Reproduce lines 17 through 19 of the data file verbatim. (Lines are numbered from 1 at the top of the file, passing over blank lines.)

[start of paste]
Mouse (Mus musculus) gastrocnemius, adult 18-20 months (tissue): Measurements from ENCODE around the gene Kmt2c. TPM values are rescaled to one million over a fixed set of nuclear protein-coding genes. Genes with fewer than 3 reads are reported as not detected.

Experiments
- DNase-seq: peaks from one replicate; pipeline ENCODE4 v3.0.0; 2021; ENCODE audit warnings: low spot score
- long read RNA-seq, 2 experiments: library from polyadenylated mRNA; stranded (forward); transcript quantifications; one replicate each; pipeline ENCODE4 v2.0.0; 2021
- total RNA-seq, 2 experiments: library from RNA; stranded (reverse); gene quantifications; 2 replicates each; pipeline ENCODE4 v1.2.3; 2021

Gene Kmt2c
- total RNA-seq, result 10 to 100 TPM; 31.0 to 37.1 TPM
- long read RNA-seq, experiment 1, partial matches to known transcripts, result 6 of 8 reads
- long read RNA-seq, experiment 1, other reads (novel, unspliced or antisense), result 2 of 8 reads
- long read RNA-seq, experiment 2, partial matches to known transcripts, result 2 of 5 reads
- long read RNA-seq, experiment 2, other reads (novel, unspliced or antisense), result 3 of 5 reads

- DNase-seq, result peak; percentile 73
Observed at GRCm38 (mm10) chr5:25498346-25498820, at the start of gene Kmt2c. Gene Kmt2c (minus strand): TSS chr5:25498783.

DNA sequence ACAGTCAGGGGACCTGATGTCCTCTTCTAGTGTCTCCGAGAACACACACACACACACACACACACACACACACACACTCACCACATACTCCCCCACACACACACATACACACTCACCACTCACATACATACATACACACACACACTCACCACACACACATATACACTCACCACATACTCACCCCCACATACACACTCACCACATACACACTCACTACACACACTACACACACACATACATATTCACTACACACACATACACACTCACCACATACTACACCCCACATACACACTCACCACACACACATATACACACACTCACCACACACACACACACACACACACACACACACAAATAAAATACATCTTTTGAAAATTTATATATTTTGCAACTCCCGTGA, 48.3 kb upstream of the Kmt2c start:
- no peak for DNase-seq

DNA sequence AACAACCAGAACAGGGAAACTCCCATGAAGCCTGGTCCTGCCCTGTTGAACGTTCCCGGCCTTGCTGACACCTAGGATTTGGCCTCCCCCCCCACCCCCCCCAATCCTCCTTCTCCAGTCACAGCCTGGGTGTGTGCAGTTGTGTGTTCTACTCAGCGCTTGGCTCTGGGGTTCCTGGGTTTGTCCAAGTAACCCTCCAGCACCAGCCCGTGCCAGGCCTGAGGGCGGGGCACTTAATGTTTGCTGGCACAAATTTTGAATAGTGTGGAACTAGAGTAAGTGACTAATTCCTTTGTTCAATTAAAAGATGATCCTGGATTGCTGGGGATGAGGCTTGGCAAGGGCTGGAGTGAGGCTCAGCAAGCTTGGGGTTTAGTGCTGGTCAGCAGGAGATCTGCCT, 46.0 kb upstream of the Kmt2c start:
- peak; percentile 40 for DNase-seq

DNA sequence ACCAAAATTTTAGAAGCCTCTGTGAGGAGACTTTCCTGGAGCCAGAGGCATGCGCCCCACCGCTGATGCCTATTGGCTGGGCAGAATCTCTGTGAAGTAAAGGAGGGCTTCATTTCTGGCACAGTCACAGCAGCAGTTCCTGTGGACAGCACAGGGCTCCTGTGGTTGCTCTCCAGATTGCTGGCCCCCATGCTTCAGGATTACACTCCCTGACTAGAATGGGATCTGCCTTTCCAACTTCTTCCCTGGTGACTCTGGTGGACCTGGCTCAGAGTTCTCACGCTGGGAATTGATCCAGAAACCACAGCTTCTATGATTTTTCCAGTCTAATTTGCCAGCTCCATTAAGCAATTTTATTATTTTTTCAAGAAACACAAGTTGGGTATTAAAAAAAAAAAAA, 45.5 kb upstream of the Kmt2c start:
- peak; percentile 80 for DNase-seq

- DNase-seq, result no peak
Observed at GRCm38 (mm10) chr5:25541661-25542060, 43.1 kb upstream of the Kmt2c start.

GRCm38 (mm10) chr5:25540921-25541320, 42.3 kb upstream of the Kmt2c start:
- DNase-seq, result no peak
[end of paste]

- peak; percentile 40 for DNase-seq

DNA sequence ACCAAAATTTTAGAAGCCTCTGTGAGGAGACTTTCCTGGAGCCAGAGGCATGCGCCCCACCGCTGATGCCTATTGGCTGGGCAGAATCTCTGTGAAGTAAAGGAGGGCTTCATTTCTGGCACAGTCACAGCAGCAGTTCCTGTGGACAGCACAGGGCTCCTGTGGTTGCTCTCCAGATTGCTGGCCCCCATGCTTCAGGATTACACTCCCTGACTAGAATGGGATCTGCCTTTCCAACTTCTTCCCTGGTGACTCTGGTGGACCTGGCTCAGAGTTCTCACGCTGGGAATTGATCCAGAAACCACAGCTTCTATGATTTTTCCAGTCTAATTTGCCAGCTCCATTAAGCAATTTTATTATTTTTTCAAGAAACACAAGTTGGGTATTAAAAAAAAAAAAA, 45.5 kb upstream of the Kmt2c start:
- peak; percentile 80 for DNase-seq